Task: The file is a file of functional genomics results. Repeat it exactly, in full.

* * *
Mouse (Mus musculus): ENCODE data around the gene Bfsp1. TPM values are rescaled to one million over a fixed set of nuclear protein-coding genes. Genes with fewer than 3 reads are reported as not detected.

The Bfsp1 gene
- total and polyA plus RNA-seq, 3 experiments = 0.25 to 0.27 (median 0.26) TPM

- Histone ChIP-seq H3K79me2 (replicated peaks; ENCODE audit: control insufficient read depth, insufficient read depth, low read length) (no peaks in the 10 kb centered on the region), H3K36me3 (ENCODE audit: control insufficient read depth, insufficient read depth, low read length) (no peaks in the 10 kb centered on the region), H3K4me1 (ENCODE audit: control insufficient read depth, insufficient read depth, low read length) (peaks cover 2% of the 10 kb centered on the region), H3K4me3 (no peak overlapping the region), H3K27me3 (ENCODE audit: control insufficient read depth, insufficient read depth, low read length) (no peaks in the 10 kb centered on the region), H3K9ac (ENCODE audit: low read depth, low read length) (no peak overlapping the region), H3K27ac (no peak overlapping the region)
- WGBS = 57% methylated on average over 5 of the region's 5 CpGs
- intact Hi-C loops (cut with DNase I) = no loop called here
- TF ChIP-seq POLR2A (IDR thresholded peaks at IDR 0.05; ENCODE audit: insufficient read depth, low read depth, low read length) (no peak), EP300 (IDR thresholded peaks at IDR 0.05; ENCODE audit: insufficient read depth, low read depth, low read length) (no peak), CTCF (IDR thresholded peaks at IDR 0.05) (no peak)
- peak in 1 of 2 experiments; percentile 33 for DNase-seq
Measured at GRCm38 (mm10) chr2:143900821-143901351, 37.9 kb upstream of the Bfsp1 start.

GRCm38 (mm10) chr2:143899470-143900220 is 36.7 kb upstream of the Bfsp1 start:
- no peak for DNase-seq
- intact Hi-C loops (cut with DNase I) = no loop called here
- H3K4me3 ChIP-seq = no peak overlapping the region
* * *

Mouse (Mus musculus): ENCODE data around the gene Bfsp1. TPM values are rescaled to one million over a fixed set of nuclear protein-coding genes. Genes with fewer than 3 reads are reported as not detected.

The Bfsp1 gene
- total and polyA plus RNA-seq, 3 experiments = 0.25 to 0.27 (median 0.26) TPM

- Histone ChIP-seq H3K79me2 (replicated peaks; ENCODE audit: control insufficient read depth, insufficient read depth, low read length) (no peaks in the 10 kb centered on the region), H3K36me3 (ENCODE audit: control insufficient read depth, insufficient read depth, low read length) (no peaks in the 10 kb centered on the region), H3K4me1 (ENCODE audit: control insufficient read depth, insufficient read depth, low read length) (peaks cover 2% of the 10 kb centered on the region), H3K4me3 (no peak overlapping the region), H3K27me3 (ENCODE audit: control insufficient read depth, insufficient read depth, low read length) (no peaks in the 10 kb centered on the region), H3K9ac (ENCODE audit: low read depth, low read length) (no peak overlapping the region), H3K27ac (no peak overlapping the region)
- WGBS = 57% methylated on average over 5 of the region's 5 CpGs
- intact Hi-C loops (cut with DNase I) = no loop called here
- TF ChIP-seq POLR2A (IDR thresholded peaks at IDR 0.05; ENCODE audit: insufficient read depth, low read depth, low read length) (no peak), EP300 (IDR thresholded peaks at IDR 0.05; ENCODE audit: insufficient read depth, low read depth, low read length) (no peak), CTCF (IDR thresholded peaks at IDR 0.05) (no peak)
- peak in 1 of 2 experiments; percentile 33 for DNase-seq
Measured at GRCm38 (mm10) chr2:143900821-143901351, 37.9 kb upstream of the Bfsp1 start.

GRCm38 (mm10) chr2:143899470-143900220 is 36.7 kb upstream of the Bfsp1 start:
- no peak for DNase-seq
- intact Hi-C loops (cut with DNase I) = no loop called here
- H3K4me3 ChIP-seq = no peak overlapping the region